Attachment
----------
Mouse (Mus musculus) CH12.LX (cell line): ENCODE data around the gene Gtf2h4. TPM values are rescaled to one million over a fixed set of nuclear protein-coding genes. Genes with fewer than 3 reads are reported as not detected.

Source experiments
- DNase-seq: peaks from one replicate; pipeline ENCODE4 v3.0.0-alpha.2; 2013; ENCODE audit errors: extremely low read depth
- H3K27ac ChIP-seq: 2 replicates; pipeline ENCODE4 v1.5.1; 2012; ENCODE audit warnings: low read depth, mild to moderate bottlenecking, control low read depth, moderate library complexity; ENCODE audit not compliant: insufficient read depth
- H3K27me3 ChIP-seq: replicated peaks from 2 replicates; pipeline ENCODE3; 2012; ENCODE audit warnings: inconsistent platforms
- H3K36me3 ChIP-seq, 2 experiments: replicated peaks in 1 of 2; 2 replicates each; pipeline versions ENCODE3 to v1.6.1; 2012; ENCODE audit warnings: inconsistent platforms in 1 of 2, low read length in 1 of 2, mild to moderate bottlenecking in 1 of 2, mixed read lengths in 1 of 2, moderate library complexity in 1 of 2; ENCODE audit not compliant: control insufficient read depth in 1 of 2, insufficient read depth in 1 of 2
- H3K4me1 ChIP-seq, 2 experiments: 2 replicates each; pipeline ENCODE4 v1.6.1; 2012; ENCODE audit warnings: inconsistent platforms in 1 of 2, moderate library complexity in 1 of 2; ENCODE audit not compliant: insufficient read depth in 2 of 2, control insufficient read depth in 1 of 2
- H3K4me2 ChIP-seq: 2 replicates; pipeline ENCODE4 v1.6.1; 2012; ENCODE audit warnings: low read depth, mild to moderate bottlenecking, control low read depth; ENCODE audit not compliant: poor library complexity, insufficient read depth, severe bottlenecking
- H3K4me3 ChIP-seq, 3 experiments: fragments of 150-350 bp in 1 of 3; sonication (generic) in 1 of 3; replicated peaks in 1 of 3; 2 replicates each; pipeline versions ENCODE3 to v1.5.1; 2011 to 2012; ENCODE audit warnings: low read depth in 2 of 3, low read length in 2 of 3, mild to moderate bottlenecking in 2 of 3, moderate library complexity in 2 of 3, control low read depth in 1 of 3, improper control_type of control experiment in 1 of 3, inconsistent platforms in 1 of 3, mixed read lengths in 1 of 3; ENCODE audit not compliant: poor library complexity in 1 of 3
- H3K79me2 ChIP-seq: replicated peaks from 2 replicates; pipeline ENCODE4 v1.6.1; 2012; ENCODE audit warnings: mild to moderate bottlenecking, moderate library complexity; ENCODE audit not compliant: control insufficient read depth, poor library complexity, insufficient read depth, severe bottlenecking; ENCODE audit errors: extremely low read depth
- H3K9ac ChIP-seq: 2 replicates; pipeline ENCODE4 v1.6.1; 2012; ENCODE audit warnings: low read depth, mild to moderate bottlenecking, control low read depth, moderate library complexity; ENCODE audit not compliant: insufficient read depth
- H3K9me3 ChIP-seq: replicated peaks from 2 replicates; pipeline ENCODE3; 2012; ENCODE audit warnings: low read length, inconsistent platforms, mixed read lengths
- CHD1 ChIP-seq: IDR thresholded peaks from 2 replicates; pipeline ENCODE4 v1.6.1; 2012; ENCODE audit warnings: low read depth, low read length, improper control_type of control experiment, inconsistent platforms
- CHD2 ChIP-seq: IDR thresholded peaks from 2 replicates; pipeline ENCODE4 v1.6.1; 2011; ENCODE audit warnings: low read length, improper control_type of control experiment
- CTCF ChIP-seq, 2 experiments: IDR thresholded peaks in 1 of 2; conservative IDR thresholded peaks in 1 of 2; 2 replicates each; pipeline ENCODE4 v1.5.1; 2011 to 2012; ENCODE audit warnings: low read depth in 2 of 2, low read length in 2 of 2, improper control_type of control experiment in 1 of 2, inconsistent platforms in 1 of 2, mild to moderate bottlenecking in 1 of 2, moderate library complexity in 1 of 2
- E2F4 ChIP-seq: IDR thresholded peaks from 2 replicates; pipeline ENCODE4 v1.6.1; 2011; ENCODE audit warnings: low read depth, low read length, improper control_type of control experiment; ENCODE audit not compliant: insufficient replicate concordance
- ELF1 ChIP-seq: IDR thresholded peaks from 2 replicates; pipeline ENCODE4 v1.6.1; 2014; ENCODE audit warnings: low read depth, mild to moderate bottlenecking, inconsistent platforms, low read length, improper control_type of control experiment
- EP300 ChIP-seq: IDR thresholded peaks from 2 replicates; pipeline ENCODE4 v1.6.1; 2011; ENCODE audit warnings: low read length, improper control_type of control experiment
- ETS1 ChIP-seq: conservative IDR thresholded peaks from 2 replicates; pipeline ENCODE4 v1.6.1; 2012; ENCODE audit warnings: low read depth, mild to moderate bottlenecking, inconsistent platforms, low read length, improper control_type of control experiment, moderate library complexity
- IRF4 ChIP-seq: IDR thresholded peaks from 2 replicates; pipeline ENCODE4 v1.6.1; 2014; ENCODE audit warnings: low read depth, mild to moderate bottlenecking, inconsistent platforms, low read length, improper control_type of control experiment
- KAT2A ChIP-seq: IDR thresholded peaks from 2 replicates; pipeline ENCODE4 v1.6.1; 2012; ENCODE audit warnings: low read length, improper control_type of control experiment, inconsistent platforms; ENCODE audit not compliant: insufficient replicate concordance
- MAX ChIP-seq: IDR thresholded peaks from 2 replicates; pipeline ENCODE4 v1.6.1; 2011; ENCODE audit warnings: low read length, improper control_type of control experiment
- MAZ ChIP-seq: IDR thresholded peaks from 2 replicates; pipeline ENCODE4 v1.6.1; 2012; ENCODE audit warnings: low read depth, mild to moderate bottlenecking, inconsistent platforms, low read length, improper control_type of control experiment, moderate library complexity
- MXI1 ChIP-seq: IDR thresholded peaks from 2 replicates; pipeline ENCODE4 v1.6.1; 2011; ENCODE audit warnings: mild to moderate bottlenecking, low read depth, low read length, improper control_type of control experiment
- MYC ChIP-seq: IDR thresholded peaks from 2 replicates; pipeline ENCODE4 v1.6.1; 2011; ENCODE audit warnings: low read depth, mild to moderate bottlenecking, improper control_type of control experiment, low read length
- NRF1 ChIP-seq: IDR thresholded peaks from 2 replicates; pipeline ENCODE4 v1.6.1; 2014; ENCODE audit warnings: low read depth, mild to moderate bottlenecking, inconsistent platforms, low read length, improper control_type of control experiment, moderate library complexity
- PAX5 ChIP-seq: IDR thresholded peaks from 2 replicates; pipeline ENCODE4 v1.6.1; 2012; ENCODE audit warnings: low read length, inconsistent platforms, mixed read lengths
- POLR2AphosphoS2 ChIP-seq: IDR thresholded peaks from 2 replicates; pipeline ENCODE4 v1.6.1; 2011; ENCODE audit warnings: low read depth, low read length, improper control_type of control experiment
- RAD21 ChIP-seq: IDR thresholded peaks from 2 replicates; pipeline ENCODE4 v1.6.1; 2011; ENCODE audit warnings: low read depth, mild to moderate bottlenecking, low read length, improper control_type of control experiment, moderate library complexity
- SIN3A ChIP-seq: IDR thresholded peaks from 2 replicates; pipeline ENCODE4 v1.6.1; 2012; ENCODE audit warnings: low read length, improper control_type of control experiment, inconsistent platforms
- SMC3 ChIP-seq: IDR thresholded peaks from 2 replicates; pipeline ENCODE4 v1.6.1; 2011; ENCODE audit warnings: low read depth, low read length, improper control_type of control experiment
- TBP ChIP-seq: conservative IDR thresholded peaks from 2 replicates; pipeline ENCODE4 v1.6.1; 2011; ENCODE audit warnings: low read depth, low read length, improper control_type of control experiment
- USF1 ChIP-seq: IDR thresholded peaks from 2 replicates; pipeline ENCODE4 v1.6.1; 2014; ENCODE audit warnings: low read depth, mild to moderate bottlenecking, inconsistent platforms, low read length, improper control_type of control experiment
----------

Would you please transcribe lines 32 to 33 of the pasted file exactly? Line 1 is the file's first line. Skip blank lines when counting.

- TBP ChIP-seq: conservative IDR thresholded peaks from 2 replicates; pipeline ENCODE4 v1.6.1; 2011; ENCODE audit warnings: low read depth, low read length, improper control_type of control experiment
- USF1 ChIP-seq: IDR thresholded peaks from 2 replicates; pipeline ENCODE4 v1.6.1; 2014; ENCODE audit warnings: low read depth, mild to moderate bottlenecking, inconsistent platforms, low read length, improper control_type of control experiment